Once you identify any of these thoughts that may be lurking in the back of your mind, the next step is to realize that they are false. At the end of the day, the only thing holding onto resentment is actually doing is allowing the person who hurt you to continue to do so. As an old saying goes, "Resentment is like drinking poison and waiting for the other person to die." Hanging onto hurt from the past isn't affecting anyone's life but your own and purely in a negative way.

Look for the Lesson

Rather than attempting to use the pain of the past like armor against future hurts, decide instead to learn from it. By finding your own part in whatever transpired, you'll be able to take back your power and prevent similar situations from occurring in the future. Though you couldn't control the behavior of the person who hurt you, what could you learn from your own part in the situation?

Where you being unreasonable, selfish, or dishonest? If so. perhaps by offering an apology for your own part in the disagreement you'll be surprised to find the other person willing offer one of their own.

Or perhaps you'll find that although the other person was mostly at fault, you can still take back your power by learning from your response to the situation. Did you allow their unjust opinion of you influence your opinion of yourself? Where you too quick to trust even though the signs pointed to it being unwarranted? Or are you merely expecting an apology from someone who may not be emotionally mature enough to realize that they owe you one?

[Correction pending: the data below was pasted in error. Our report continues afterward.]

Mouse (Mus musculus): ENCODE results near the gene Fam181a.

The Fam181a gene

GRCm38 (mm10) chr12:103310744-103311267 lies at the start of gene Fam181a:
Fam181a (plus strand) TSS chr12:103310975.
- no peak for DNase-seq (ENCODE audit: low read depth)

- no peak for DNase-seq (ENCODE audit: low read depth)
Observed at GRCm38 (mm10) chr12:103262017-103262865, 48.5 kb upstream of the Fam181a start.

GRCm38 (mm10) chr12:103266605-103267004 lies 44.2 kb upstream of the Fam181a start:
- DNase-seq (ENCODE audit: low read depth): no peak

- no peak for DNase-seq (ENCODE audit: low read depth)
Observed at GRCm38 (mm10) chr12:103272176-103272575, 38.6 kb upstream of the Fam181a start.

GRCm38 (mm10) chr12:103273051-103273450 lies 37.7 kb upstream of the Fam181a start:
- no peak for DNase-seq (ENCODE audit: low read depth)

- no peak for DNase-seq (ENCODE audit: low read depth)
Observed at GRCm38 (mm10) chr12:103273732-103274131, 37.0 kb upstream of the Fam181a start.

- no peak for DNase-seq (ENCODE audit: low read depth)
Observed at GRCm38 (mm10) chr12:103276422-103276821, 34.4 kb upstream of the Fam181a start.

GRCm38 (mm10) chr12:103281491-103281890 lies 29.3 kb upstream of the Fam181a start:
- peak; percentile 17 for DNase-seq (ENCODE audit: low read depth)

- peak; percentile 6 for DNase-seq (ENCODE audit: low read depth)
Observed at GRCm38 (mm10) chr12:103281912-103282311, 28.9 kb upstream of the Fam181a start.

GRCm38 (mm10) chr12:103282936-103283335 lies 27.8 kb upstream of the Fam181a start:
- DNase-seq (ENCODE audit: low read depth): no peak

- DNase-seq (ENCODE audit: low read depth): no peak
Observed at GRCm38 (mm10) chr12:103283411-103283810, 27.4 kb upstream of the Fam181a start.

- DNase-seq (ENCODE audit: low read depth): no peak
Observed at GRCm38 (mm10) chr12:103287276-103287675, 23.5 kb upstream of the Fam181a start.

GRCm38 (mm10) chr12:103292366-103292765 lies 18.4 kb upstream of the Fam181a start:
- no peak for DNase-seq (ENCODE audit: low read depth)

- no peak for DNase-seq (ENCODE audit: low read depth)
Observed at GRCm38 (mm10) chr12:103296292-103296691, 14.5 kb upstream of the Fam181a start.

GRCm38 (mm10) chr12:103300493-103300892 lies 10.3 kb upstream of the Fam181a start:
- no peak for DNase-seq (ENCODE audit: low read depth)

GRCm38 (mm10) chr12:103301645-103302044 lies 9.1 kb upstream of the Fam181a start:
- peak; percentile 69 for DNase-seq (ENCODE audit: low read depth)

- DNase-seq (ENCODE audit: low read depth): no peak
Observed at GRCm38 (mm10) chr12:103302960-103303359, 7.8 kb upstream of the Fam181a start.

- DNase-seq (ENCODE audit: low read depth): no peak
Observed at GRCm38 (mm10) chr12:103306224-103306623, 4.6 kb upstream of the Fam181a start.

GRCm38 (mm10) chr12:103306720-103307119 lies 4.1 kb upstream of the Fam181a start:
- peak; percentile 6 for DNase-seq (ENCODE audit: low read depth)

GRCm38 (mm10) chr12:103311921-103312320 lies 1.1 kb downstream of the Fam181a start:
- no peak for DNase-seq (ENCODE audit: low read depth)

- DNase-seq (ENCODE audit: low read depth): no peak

Be Grateful

Sometimes the best way to let go of being victimized by someone else's unjust actions is to be grateful that they've shown you how it feels to be on the receiving end of such behavior. Though positive role models are generally a lot more fun to deal with, we often learn just as much about the kind of people we want to be from the kind of people we don't.

Wish The Person Who Hurt You The Best

Though no one has ever really been able to explain why, many self-help books swear that praying for the person who hurt you is one of the fastest ways to free yourself from resentment. Even if you feel that their behavior was completely insane, image how sick they may have been in order to be capable of feeling differently. What must it be like to live inside the head of someone who could do to you what this person has done? The more wronged you feel, the more quickly you may realize that the odds of person who hurt you being genuinely happy are probably pretty slim. Rather than allow their actions to haunt you, try feeling a little empathy for them and wishing them the best.

Know That Forgiving Doesn’t Always Mean Forgetting

Not that it necessarily means an excuse for vengeance either, but forgiving someone is not the same thing as allowing them to continue to hurt you in the future. Know that forgiveness is about your happiness and ability to focus on the future, not about giving someone a free pass for inexcusable behavior. It may be that you need to distance yourself from the person in question, set boundaries, or take some time to allow them to regain your trust. Just know that hanging onto anger is not at all a prerequisite for doing any of these things and does nothing but make you miserable.

Don’t Be Afraid To Ask For Help


While hopefully some of the above suggestions will be able to help you move forward and let go of the past, don't be afraid to seek out help if you're afraid that it isn't something you'll be able to do alone. Whether it be a friend, a therapist, or a support group, talking to others can go a long way as far as providing you with perspective and support.